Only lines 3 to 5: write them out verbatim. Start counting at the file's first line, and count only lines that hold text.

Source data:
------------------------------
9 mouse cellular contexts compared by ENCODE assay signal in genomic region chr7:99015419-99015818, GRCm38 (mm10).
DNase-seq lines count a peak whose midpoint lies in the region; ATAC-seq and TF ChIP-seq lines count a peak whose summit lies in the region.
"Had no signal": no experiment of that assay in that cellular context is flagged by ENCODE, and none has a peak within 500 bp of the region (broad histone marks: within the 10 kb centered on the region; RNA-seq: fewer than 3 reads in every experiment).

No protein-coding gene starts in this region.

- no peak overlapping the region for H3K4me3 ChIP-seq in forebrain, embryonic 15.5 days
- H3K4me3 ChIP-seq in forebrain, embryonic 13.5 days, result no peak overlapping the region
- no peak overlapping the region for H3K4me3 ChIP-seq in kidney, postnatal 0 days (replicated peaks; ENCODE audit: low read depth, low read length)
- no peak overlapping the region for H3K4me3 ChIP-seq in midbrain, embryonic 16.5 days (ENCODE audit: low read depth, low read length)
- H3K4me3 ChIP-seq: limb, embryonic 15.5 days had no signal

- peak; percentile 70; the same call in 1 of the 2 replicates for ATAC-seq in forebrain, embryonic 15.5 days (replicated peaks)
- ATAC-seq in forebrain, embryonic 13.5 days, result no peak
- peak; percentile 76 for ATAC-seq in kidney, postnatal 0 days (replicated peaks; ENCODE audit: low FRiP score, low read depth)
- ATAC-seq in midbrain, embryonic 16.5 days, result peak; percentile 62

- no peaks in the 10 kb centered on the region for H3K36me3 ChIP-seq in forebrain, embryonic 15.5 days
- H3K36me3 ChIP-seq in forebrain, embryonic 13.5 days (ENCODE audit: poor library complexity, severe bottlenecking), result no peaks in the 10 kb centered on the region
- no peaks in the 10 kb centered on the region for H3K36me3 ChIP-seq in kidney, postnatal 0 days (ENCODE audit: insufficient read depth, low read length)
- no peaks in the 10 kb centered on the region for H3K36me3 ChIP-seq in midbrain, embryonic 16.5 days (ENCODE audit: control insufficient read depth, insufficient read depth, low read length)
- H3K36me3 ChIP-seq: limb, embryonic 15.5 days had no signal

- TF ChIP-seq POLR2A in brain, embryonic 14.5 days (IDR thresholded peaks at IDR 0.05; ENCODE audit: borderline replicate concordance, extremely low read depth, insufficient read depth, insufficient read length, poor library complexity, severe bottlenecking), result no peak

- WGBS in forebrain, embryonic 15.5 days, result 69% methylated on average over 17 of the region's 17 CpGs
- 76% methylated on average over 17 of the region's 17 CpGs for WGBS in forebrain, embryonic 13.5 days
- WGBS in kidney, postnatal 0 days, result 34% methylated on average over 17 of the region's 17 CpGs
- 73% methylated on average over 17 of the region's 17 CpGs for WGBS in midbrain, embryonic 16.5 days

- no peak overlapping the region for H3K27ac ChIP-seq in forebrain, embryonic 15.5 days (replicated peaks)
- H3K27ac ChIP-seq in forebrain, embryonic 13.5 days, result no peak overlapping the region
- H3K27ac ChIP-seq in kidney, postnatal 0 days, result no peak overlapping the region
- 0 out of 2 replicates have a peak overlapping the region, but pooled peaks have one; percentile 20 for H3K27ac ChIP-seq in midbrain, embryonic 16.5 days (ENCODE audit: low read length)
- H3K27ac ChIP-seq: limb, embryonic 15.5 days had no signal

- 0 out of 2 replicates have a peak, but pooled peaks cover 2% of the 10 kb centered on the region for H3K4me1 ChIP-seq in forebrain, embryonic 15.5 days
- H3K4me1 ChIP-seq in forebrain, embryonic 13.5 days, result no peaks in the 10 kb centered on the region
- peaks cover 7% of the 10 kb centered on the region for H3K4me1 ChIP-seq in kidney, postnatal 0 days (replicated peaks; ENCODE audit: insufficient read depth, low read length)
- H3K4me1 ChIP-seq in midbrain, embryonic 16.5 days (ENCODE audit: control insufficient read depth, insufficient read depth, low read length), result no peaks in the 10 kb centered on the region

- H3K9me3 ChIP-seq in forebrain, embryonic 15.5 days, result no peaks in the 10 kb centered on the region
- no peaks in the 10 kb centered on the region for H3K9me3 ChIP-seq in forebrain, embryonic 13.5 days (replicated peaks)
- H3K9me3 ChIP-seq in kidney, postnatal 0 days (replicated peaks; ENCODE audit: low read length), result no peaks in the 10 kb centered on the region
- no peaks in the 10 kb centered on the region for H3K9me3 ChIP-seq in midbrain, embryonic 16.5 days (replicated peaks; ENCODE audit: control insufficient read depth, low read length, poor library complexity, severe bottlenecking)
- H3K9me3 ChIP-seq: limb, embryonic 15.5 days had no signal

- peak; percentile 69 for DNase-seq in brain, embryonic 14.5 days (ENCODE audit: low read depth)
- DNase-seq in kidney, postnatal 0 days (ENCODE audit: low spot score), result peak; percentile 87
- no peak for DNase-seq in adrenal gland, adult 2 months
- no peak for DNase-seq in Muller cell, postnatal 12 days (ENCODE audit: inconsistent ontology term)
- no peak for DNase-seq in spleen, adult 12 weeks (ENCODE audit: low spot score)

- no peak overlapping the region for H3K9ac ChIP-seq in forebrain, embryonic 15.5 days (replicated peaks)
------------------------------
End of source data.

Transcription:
"Had no signal": no experiment of that assay in that cellular context is flagged by ENCODE, and none has a peak within 500 bp of the region (broad histone marks: within the 10 kb centered on the region; RNA-seq: fewer than 3 reads in every experiment).

No protein-coding gene starts in this region.

- no peak overlapping the region for H3K4me3 ChIP-seq in forebrain, embryonic 15.5 days